Louis Anquetin 1861-1932
N05252 Two Studies for 'The Three Graces' c.1899
Oil on canvas, 24 1/4 x 30 1/4 (61.5 x 77)
Purchased from the Leicester Galleries (Knapping Fund) 1941
Prov: Charles Conder, London; with Leicester Galleries, London; Walter Sickert, London; with Leicester Galleries, London
Exh: Paintings, Drawings and Sculpture by Modern Artists, Leicester Galleries, London, July-September 1934 (70); The Tate Gallery's Wartime Acquisitions, National Gallery, London, April-May 1942 (2); A Selection from the Tate Gallery's Wartime Acquisitions, CEMA touring exhibition, September 1942-September 1943 (2)
Repr: Studio, CXXIV, 1942, p.14; John Rothenstein, Modern Foreign Pictures in the Tate Gallery (London 1949), pl.78
This picture consists of a pair of studies for a life-size painting which in 1953 was still in the possession of Mme C. du Ferron-Anquetin in Paris; the final picture (of which there is a photograph in the Gallery's files) follows the left-hand study very closely. Mme du Ferron-Anquetin said that 'The Three Graces' was to form part of the decoration of a room in the house of Anquetin's parents at Etrépagny, but was the only one of the four projected paintings that was ever executed. Anquetin also made an ornate fireplace in plaster treated to look like faience.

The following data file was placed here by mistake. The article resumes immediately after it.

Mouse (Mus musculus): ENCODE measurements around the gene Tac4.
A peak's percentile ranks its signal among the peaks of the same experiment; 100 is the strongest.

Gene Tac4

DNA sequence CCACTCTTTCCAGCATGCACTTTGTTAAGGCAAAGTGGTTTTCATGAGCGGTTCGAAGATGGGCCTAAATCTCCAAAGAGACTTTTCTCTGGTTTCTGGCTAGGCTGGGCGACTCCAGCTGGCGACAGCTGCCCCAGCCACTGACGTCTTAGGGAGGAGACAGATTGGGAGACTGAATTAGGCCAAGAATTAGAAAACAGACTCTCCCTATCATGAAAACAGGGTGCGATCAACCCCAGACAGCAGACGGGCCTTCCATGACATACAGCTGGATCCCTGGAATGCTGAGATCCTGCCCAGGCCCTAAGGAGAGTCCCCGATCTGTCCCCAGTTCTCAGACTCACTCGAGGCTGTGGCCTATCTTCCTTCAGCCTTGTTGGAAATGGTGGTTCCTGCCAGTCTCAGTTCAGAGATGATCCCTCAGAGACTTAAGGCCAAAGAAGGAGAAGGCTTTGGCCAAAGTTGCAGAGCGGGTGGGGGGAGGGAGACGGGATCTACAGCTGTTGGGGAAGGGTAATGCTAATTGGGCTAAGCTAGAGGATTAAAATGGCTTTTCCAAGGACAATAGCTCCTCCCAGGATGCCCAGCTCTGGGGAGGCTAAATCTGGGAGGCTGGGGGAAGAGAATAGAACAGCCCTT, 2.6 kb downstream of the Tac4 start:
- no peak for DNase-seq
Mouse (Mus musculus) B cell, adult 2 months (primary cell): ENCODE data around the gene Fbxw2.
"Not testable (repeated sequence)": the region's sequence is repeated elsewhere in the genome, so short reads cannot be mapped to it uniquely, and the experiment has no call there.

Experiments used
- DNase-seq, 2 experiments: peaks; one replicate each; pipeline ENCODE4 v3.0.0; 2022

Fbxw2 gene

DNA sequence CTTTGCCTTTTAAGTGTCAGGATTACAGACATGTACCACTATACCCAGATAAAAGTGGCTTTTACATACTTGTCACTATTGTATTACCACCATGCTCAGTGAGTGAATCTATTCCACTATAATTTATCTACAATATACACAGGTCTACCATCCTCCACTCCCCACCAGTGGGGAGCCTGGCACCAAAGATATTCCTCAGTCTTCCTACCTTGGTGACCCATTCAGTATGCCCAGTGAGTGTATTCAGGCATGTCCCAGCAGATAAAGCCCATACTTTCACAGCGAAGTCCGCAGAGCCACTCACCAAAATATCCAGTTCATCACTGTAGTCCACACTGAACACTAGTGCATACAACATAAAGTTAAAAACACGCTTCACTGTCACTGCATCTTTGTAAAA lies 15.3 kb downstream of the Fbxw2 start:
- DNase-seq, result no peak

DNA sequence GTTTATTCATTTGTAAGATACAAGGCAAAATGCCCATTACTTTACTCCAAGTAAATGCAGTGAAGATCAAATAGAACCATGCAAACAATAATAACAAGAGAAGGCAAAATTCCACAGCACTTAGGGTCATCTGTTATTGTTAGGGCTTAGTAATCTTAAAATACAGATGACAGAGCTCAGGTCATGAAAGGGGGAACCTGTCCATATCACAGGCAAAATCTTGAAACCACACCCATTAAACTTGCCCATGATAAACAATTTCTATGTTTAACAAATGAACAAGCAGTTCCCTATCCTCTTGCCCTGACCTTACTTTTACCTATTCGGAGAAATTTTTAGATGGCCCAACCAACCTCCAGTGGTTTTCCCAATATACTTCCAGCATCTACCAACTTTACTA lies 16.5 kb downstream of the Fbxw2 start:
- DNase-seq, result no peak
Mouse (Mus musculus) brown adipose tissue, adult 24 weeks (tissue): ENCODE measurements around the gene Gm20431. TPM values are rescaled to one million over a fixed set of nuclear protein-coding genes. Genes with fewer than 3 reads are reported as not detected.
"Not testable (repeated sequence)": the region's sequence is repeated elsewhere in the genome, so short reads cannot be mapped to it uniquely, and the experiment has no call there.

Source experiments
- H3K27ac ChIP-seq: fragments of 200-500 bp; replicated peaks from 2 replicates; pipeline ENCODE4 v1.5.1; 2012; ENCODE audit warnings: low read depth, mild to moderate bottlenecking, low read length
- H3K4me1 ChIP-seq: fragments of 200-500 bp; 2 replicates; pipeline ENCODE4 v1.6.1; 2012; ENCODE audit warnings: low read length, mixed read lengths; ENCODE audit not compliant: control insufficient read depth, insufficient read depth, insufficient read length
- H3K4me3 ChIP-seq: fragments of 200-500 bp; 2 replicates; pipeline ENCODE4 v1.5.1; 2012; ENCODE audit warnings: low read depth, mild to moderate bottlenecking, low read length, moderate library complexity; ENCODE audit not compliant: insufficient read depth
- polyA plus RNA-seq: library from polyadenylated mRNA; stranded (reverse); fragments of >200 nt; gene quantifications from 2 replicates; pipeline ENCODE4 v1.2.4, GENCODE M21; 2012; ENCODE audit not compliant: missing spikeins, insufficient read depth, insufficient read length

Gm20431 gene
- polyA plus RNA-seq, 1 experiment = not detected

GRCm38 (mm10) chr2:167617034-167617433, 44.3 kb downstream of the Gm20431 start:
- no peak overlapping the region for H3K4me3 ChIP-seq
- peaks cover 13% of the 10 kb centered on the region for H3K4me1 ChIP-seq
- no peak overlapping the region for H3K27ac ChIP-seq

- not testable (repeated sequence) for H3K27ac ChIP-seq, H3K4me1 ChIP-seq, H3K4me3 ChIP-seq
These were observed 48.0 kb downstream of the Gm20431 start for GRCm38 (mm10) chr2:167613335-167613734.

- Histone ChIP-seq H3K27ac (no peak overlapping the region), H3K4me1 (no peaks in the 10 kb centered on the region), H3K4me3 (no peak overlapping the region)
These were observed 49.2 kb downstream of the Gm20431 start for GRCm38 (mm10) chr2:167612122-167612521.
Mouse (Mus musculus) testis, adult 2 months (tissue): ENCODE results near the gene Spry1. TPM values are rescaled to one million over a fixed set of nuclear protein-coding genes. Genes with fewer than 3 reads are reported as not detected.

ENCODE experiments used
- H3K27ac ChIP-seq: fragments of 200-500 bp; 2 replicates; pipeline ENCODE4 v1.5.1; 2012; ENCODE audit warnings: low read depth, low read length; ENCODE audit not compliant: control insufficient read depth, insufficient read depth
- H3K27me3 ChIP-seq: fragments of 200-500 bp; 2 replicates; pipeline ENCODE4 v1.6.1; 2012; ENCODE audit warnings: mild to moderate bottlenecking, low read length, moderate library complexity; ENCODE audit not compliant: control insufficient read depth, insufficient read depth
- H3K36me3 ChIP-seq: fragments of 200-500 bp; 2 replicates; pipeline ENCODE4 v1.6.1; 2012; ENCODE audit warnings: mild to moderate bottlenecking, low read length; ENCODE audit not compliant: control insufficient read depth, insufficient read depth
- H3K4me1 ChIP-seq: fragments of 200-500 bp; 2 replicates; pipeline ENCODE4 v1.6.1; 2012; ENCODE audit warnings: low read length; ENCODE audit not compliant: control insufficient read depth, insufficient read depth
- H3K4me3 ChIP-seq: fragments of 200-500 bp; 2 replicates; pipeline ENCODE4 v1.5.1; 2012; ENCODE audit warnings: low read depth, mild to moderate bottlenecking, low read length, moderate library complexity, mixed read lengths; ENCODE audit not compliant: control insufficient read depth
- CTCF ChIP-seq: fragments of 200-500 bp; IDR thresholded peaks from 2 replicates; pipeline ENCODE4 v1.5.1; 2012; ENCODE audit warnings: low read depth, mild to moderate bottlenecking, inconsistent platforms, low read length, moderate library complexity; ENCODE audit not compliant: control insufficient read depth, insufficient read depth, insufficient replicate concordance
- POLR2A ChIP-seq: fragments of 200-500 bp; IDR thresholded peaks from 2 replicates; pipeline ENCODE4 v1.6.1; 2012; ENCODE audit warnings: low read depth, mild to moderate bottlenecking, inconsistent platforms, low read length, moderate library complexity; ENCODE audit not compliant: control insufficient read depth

The influence of Rubens, for whom the artist developed a great admiration, is clearly seen here. The general composition recalls 'The Three Graces' in the Vienna Academy where the Graces, painted by Rubens, support in similar fashion a basket of roses painted by Jan Breughel, but the figures themselves are more closely related to those in Rubens' 'The Three Graces' in the Prado.
Charles Conder was a friend and pupil of Anquetin, who probably gave him this work as a present.
Ronald Alley, Catalogue of the Tate Gallery's Collection of Modern Art other than Works by British Artists, Tate Gallery and Sotheby Parke-Bernet, London 1981, p.16, reproduced p.16